Prelude

During my architecture studies like other students I had developed a visual appetite for buildings through books. Books through its images, descriptions and drawings almost became a tool for me to experience those spaces. It was mainly due to lack of experiencing those buildings in person. It gave me an option to visualize spaces in shades of abstractness.

As time grew the appetite also grew stronger. There came a point where just flicking through pages I tried to feel myself within the realm of spaces, almost like an architecture space travel (pretty cool ha!!). The quest to know spaces were not far fetch realism through the medium of books, the unknown had become the known. The medium was becoming more and more visual and what you need to do is to place all together in your mind. It was like from a movie scene of Inception, dream within a dream. The totality of architecture had become surreal with first additions of new computer aided world. It was unreal during those times as you were at the threshold of the unknown (the promising computer reality) and the known.

On one hand I was hardly grasping the reality of spaces and on other hand to create a space in non-reality was making the divide much stronger. In the midst of the new technological revolution for architecture I knew I was naïve in my experience and I lacked something in understanding fundamental of space making- that was experiencing those places personally.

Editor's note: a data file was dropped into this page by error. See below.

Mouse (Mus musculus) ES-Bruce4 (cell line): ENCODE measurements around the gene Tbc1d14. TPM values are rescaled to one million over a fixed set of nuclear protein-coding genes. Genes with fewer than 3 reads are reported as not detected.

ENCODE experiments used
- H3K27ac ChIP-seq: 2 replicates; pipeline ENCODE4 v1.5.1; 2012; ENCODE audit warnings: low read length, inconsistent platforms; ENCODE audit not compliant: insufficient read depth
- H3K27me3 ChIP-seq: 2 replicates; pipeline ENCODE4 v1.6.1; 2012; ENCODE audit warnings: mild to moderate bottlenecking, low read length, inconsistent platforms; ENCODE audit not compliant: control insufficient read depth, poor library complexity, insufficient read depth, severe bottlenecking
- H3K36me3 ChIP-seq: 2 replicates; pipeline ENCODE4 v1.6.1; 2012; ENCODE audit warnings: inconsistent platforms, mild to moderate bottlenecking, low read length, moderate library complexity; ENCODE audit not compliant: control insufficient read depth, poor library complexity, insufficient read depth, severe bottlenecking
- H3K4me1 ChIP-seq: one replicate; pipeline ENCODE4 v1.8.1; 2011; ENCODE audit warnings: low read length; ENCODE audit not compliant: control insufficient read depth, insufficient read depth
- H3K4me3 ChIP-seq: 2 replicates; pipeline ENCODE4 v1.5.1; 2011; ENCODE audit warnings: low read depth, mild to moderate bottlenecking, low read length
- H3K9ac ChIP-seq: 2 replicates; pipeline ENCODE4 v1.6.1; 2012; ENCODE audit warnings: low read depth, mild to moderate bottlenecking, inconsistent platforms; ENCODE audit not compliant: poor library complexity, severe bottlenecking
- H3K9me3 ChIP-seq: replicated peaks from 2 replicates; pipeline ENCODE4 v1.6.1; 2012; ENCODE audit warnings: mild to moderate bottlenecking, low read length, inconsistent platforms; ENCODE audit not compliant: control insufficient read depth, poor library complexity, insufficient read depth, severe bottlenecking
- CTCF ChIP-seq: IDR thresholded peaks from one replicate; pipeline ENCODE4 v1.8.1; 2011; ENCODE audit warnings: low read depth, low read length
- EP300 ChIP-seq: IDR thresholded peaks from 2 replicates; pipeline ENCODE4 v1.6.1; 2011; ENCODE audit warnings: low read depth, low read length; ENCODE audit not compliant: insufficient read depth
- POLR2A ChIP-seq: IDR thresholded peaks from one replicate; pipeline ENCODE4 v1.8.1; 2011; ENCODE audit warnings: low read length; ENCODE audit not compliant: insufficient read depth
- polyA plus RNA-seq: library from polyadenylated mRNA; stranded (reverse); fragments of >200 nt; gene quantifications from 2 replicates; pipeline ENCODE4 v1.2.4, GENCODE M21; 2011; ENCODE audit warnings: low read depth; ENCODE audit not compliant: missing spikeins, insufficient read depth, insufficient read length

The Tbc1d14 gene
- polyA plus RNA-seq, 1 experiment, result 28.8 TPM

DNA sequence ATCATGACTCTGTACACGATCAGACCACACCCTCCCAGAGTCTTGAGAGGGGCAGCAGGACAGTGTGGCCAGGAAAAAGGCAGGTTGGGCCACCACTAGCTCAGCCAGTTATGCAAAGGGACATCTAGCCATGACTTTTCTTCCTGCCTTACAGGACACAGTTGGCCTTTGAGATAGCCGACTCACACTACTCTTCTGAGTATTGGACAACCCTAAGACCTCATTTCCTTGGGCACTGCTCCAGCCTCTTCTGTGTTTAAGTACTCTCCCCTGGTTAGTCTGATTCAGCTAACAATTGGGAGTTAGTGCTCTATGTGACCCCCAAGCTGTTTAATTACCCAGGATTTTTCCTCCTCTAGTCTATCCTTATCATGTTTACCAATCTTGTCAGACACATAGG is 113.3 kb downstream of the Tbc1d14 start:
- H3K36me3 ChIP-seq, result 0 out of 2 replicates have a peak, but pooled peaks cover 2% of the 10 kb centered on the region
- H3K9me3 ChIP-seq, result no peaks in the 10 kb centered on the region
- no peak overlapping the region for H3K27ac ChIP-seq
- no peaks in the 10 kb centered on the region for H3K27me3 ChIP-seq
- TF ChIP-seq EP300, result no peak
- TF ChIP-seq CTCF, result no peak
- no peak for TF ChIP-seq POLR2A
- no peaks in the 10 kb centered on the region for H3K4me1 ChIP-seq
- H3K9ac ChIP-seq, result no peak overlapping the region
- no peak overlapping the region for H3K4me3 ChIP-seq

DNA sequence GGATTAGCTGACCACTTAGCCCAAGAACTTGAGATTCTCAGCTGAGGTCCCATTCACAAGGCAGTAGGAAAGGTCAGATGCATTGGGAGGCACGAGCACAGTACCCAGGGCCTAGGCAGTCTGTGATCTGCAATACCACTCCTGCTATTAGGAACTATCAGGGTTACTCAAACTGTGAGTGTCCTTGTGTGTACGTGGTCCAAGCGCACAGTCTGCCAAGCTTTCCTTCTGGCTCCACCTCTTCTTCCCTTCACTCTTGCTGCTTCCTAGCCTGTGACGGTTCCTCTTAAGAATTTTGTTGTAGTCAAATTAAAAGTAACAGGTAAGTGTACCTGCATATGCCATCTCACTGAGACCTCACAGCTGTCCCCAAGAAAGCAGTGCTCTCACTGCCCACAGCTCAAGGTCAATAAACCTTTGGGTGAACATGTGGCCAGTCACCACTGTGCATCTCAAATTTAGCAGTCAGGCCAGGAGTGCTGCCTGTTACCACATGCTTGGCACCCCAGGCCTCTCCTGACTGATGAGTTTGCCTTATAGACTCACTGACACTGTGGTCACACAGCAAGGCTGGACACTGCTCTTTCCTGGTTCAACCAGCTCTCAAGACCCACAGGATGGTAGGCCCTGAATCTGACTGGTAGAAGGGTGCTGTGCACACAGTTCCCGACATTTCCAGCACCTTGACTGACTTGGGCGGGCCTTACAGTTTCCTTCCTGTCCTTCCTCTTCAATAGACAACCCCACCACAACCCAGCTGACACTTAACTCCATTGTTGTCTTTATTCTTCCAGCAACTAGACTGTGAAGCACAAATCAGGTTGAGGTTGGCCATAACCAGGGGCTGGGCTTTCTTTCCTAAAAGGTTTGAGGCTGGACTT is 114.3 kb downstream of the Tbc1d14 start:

During that time I came across a book called “Invisible Cities” by Italo Calvino and few writings by Louis Kahn. It came as an eye opener for me. I was completely taken back by Calvino’s imagination and intrinsic details of the unknown 55 cities. Funny enough the writings were remarkably about a space and place which you can feel,but in your mind you know it does not exist and it redefines the limitations of imagination. I was also taken back by idea of theorizing a “brick” by Louis Kahn and converting a third person material dialogue into second person reality.

The quest began to find those “Invisible Cities” by visiting them and documenting it. Now every dripping tap had became an imaginative city of taps in a city made of glass buildings for me. The idea was to go for a search from everyday mundane things to most amazing towns in Italy to find those invisible elements, spaces, buildings and cities.

These views are dedicated to my travel book in search of the invisible.

– Hardik

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